The true meaning of the fair
By Alex Battitori, Hometown Girard Newspaper
It’s that time of year again.
We’ve left behind the school graduations of May and the raging summer storms of June. The fireworks of the Fourth of July have long since fizzled out. We’re left now with clear blue skies and grass wilting under a sticky summer heat that only the Kansas countryside can conjure up. It’s time for summer to give one final hurrah before the schools open their doors again, the boats return from the lakes, and autumn begins to bleed into the countryside.
That’s right—it’s Fair time.
For some people, that means catching up with old friends, walking the kids through the animal barns or chowing down on cotton candy or the 4-H members’ specially made ice cream. Others come to cheer for the barrel racers or the roar of Derby engines under the arena lights.
There’s one more group of people, though, that come to the Fair not just to enjoy a week in the simmering heat, but because it’s time for them to put on display the projects they have developed over the past weeks and months.
“The process of getting ready for the Fair is what teaches 4-H’ers responsibility and other life skills,” 4-H Youth Development Agent Katie Rohling said. “Some fair projects can take from a few months to all year to get ready.”
There are a-thousand-and-one projects for 4-H’ers and Open Classers to put their minds to, each of which takes a special sort of preparation and dedication. Parents and community volunteers are an essential part of this, from helping gather woodworking supplies to buying livestock. While they may help with the start-ups for the project, however, it is the 4-Her and Open Classer that carry the sole responsibility of completing their craft by the end-of-July deadline. That’s where the life skills are truly learned.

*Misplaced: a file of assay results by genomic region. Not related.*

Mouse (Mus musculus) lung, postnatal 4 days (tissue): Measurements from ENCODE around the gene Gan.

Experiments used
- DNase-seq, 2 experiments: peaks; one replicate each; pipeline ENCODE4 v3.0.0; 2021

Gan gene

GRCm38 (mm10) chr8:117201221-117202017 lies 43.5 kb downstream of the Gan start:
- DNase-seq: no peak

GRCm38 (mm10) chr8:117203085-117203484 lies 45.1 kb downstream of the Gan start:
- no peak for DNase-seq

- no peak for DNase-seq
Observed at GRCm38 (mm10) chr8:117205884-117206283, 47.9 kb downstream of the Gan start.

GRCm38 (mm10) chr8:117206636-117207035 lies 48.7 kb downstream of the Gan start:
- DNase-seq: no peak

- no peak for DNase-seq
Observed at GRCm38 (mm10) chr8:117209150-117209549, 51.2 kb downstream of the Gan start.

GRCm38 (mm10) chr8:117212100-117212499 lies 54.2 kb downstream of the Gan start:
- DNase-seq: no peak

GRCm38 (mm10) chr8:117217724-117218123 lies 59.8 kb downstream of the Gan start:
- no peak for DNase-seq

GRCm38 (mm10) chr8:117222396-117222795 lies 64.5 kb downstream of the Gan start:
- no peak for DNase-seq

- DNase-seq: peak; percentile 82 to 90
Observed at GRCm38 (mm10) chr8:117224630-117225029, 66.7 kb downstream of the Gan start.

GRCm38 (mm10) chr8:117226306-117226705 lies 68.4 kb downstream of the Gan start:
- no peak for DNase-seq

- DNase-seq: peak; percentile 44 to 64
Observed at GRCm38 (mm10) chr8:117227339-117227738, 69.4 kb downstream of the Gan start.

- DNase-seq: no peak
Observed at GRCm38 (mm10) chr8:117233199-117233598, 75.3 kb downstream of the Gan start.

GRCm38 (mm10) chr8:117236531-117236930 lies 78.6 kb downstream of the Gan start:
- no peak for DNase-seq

“4-H’ers must have the drive to work on their projects every day! They are solely responsible for feeding, training, and fitting their animal; working on their craft and practicing to learn the best method of constructing it; and overall presenting their project in the best way possible.”
Not only do these projects keep those who work on them busy for the duration of the summer, but by becoming involved in an organization such as 4-H they also help to build and strengthen community relationships—one of the Fair’s central goals.
“The ability for these kids to come to the fair heightens their sense of community,” Rohling said. “They get to see how much the community is involved in the Fair and how much time volunteers devote to it. This makes them appreciate their roots. These 4-H kids will become the parents and volunteers that the 4-H organization needs to survive and function. A common sight you’ll see at the Fair is a 4-Her without animals pushing wheelbarrows. They aren’t competing, but merely helping a friend.”
This ability to recognize and appreciate their roots is an important one. The Fair itself has been passed down through the generations, shared between families who have been attending, competing and volunteering at the Fair all their lives. While some may come for the funnel cakes or social element, it’s really the projects of these 4-H’ers and Open Classers that keep the Fair going and the crowds coming.
“The center of the Fair is the kids that work hard on their exhibits all year. The community comes to support the kids and then in the evening everyone gets to celebrate with a funnel cake or by attending a concert. It’s a great way for 4-H’ers to get involved in projects that will benefit them for the rest of the life. For example, a 4-H’er involved in beef cattle may use their 4-H animal to start a small herd. This herd will gradually build, providing 4-H’ers with a start after school or is a way of paying for school. 4-H is providing them with skills that will benefit them for life!”
And so the cycle continues. Each new generation passes these skills, these life lessons and passions, onto the next. As summer settles in and a lazy heat blankets the countryside, you can be sure to see these individuals are hard at work continuing the traditions that have stood since the county’s first Fair back in 1867.
So to all of you Fair lovers—those who come for the rodeo, the Derby, the rides, the homemade ice cream; those who come with their hogs, their pies, their crafts; those who haul their camper out to the fields to spend a week under the stars, get ready.
It’s that time of year again.